For many years, Dodd has built on his Peace Corps experience and his Spanish proficiency to play a major role in Congress on Latin American issues. On the Foreign Affairs Committee’s Western Hemisphere Subcommittee in the 1980s, he took the lead in opposing U.S. military aid to El Salvador’s government and the Nicaraguan Contras. He has long backed freer travel to Cuba and an end to the trade embargo. In contrast to his wariness of U.S. military aid to Central America in the 1980s, Dodd supported the Clinton administration’s Plan Colombia, to provide equipment and military training to Colombians fighting the FARC guerrillas. In 2002, he called for international cooperation to disarm Iraqi leader Saddam Hussein but said that, lacking such cooperation, “I don’t think we have any choice but to act alone.” He voted for the Iraq war resolution in October of that year, but later said he had second thoughts. In 2004, he said of the Iraq war resolution: “There wouldn’t have been a vote if we knew then what we know now. Only the threat of weapons of mass destruction caused us to vote as we did.” In 2007, he sponsored a bill to prohibit increases in U.S. forces in Iraq without a vote by Congress, but the measure went nowhere. Citing his father’s experience at Nuremberg, Dodd has argued that the United States must uphold the rule of law against its enemies, and he sponsored a bill to give habeas corpus protection to anyone, including unlawful combatants, in U.S. custody. In September 2007, he published Letters From Nuremberg, excerpts from his father’s letters to his mother during the war-crimes trials. The younger Dodd wrote in the book, “For six decades, we learned the lessons of the Nuremberg men and women well. We didn’t start wars, we ended them. We didn’t commit torture, we condemned it. We didn’t turn away from the world, we embraced it. But that has changed in the past few years.”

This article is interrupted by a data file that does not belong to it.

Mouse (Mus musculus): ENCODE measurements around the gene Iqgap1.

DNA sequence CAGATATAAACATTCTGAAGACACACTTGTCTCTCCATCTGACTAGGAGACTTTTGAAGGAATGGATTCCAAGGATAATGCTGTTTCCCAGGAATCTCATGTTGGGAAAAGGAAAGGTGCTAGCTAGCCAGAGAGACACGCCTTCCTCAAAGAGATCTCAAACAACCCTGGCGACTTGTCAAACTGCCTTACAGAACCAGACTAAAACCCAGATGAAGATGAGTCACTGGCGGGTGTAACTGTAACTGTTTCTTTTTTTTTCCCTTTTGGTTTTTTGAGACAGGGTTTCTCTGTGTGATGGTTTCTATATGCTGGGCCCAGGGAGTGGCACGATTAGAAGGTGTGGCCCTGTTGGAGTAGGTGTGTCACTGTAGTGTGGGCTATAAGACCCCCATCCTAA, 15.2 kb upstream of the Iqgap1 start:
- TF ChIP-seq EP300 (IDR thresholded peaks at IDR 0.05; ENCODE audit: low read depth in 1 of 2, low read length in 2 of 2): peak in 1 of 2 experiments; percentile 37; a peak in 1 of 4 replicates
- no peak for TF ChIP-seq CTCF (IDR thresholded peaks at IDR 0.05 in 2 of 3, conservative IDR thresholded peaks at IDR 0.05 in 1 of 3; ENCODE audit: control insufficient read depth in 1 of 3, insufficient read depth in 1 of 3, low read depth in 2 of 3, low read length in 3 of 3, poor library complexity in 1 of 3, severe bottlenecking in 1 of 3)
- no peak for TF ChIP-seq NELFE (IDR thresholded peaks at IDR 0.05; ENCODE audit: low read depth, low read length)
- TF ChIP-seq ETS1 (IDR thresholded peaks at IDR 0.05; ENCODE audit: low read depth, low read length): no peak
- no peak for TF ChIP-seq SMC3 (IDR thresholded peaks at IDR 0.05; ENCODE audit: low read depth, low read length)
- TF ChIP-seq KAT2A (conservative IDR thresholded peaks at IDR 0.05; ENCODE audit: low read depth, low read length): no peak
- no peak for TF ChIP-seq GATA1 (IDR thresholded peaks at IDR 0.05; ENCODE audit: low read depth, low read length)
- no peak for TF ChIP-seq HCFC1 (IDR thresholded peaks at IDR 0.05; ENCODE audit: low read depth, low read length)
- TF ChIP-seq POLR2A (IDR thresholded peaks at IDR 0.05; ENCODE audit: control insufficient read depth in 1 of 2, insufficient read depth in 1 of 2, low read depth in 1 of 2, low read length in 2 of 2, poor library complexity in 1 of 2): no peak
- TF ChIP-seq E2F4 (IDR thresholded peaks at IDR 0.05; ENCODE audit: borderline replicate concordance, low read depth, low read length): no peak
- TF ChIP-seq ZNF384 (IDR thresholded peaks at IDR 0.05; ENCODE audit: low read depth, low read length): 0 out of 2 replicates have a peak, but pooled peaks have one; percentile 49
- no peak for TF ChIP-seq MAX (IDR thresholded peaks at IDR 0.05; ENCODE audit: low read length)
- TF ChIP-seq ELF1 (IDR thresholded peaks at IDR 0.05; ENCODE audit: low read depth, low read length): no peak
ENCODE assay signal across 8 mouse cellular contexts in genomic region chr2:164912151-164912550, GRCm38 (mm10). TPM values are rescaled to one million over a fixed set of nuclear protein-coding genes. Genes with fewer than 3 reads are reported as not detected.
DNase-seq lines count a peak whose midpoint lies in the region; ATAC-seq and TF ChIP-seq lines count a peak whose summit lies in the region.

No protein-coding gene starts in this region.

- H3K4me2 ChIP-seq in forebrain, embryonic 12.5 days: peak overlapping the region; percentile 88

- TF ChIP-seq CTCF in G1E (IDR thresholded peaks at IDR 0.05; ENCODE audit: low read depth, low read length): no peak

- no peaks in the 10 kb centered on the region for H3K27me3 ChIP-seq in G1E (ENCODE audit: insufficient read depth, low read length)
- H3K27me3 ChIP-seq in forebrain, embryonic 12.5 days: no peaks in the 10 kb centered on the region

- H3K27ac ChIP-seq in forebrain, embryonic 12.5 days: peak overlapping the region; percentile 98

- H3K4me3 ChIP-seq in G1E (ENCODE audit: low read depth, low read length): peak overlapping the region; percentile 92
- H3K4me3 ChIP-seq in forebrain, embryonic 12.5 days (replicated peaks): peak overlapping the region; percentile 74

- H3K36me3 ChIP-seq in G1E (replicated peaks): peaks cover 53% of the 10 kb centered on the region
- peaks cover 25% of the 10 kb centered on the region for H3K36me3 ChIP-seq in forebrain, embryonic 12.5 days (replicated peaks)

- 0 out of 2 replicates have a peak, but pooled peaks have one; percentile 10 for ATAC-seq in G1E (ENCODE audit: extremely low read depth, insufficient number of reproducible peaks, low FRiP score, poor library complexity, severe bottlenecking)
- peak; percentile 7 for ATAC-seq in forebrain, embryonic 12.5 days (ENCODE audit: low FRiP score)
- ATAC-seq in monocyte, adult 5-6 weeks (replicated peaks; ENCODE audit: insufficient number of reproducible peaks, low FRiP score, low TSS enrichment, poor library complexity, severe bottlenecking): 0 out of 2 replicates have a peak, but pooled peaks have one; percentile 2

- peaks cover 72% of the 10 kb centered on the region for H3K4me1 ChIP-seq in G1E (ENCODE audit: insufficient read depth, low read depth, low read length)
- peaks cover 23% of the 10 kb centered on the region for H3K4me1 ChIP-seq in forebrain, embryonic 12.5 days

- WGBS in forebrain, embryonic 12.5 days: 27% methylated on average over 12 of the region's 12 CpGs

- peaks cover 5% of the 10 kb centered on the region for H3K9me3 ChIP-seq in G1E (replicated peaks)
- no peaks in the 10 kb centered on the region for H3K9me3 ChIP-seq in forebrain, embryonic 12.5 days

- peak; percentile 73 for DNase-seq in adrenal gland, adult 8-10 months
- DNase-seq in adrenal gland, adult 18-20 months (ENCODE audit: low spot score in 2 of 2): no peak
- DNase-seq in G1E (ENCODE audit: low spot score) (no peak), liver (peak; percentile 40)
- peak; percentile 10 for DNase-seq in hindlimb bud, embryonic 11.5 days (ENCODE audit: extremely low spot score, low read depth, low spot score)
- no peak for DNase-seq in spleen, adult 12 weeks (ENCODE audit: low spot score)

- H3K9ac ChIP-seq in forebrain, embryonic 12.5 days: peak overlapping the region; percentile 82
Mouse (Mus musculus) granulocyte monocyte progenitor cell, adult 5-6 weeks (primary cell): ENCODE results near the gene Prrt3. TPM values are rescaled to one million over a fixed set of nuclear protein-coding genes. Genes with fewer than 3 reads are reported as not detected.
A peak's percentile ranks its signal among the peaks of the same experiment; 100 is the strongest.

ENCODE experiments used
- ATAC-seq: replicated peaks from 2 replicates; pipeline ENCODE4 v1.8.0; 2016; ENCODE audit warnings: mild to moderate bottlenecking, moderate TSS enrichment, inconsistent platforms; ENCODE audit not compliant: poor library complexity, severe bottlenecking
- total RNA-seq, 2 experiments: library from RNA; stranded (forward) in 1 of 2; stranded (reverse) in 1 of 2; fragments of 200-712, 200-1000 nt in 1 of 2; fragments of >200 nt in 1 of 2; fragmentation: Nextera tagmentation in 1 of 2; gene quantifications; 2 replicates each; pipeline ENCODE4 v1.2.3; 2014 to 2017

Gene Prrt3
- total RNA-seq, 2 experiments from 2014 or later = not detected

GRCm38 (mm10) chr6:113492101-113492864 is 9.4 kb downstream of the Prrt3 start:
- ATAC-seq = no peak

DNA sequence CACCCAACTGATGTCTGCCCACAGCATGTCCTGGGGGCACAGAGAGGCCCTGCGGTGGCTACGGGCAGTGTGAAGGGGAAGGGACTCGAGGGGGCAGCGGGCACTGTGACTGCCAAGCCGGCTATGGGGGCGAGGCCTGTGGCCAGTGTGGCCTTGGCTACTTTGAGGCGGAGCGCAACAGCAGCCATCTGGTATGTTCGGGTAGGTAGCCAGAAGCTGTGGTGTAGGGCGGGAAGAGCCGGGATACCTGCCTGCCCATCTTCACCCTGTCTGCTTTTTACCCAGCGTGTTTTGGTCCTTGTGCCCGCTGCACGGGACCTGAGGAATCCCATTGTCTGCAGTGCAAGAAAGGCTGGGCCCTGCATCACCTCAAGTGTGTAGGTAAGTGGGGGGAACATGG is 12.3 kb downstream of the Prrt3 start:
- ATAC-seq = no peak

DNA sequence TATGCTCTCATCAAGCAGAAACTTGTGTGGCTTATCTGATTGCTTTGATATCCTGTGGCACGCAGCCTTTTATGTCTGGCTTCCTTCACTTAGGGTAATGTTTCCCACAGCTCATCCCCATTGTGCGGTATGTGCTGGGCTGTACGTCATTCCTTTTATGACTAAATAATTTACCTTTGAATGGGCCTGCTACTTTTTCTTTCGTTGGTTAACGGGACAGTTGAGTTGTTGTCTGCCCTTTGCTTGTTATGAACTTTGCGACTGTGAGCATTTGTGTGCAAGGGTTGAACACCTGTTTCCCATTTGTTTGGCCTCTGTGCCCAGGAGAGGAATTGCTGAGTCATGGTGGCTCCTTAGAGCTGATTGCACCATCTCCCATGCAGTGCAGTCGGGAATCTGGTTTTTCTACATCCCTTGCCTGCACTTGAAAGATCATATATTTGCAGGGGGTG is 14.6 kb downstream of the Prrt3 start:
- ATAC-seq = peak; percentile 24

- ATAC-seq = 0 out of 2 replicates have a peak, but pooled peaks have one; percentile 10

For all of his work on foreign affairs in the early part of his Senate career, Dodd was best known for his colorful personal life. He had a reputation as a party boy and a partner-in-nightlife-crime of Sen. Edward Kennedy of Massachusetts, who was also then a regular on the Washington cocktail circuit. Dodd was married in 1970 and divorced in 1982, and he seemed to enjoy bachelorhood. In those days, he dated actress Carrie Fisher and Bianca Jagger, the ex-wife of Rolling Stones legend Mick Jagger. But in the 1990s, Dodd seemed to settle down to business in the Senate. He was one of the chief sponsors of the 1993 Family and Medical Leave Act, which for the first time entitled Americans to unpaid leave from their jobs to take care of children or elderly relatives. In 1999, he married Jackie Marie Clegg, an official with the Export-Import Bank. The couple has two daughters: Grace, born in 2001, and Christina, born in 2005.
In 1994, Dodd tried to leverage his legislative successes into a leadership role in the Senate. He campaigned among fellow Democrats for the post of minority leader, but lost to Tom Daschle of South Dakota by just 24-23. But Dodd got a place in the national spotlight anyway when President Clinton named him chairman of the Democratic National Committee. He performed ably against then-Republican Chairman Haley Barbour but was embarrassed in October 1996 when he followed White House orders to stonewall charges that a top DNC fundraiser, John Huang, had raised millions in illegal foreign contributions. Dodd left the chairmanship in January 1997.